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Media Watch: Online Journalism Is Heading Straight to Hell

Photo of Anne Thompson By Anne Thompson | Thompson on Hollywood July 7, 2010 at 7:49AM

Some online journalists make calls, check facts, report, and look at movies before we review them. Are we dinosaurs?
Thompson on Hollywood

Some online journalists make calls, check facts, report, and look at movies before we review them. Are we dinosaurs?

Today, the world of movie journalism is imploding under the onslaught of hot topics, on-demand volume, content farms, and the pursuit of enormous traffic, often via aggregation, non-credited theft, scandal and celebrity-mongering. Media watchdog Dylan Stableford catalogues the horrors confronting journalism these days.

While TOH won't thrive if we don't pay attention to what readers are interested in, I try to balance entertaining posts with serious, useful original content: analysis and new information dug up the old-fashioned way, by talking to people.

Check out these disturbing trends:

Thompson on Hollywood

One critic consistently generates attention and traffic by contrarily zigging when everyone else zags. Slant dissects New York critic Armond White's Toy Story 3 pan, and finds it lacking. At least White watches the movie and writes his own reviews, which is saying something these days.

You can't take anything for granted. W. B. Goss tracked down a man who for five years posted reviews on his website--all plagiarized.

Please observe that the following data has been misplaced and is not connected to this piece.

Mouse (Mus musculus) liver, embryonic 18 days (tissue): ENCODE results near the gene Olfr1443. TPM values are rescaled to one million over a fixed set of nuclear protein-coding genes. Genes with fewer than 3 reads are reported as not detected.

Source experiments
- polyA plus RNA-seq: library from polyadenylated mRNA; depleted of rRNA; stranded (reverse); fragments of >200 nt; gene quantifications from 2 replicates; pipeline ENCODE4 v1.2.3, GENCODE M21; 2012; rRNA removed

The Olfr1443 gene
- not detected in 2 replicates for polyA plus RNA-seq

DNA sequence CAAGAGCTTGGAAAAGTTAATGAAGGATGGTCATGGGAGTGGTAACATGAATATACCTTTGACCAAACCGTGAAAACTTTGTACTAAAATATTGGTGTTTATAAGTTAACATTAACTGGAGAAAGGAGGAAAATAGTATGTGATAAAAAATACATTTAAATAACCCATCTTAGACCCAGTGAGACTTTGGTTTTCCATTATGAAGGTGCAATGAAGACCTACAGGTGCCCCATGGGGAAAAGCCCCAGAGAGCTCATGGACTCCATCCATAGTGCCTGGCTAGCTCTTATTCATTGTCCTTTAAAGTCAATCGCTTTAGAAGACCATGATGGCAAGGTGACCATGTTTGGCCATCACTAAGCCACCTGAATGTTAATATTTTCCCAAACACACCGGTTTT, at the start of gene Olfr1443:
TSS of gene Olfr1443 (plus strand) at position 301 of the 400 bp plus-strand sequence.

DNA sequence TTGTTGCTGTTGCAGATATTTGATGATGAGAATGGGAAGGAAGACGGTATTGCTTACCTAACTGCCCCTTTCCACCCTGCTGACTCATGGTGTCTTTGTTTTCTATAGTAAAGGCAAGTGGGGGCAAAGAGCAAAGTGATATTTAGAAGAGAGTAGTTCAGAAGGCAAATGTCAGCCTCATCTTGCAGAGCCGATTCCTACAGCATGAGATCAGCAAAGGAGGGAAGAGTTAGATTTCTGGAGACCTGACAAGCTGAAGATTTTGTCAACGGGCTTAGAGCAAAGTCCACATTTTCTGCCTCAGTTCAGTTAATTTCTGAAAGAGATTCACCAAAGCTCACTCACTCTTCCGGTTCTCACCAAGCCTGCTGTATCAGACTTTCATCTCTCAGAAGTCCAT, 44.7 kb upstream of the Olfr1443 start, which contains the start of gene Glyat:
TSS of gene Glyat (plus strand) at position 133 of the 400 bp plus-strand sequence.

One film editor on deadline posted a review of Inception without having seen the film. She gave it three out of four "hearts." When called on this, she didn't seem to think she had done anything wrong. Shane Danielson writes:

Ms. Troester, it should be noted, is hardly alone. People do this every day. I mentioned this incident to two friends, one in London and one in Sydney, before I started writing this piece, and each could name one or two of their peers who function in exactly the same way. But I think about friends of mine who’ve lost their jobs in the past twelve months - good critics, smarter about film and more diligent in their professional responsibilities than Ms. Troester and her ilk will ever be - and think how galling it is to see their ranks diminished, replaced by people for whom the work is cheap and meaningless and without honour or self-respect. People no better, in essence, than those shit-eating, merch-grabbing junket whores who’ll happily stump up a positive quote for anything, provided it comes with a night in a hotel room and free sandwiches in the hospitality suite.

This article is related to: Stuck In Love, Reviews, Media, Bloggers

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Thompson on Hollywood

Born and raised in Manhattan, Anne Thompson grew up going to the Thalia and The New Yorker and wound up at grad Cinema Studies at NYU. She worked at United Artists and Film Comment before heading west as that magazine's west coast editor. She wrote for the LA Weekly, Sight and Sound, Empire, The New York Times and Entertainment Weekly before serving as West Coast Editor of Premiere. She wrote for The Washington Post, The London Observer, Wired, More, and Vanity Fair, and did staff stints at The Hollywood Reporter and Variety. She eventually took her blog Thompson on Hollywood to Indiewire. She taught film criticism at USC Critical Studies, and continues to host the fall semester of “Sneak Previews” for UCLA Extension.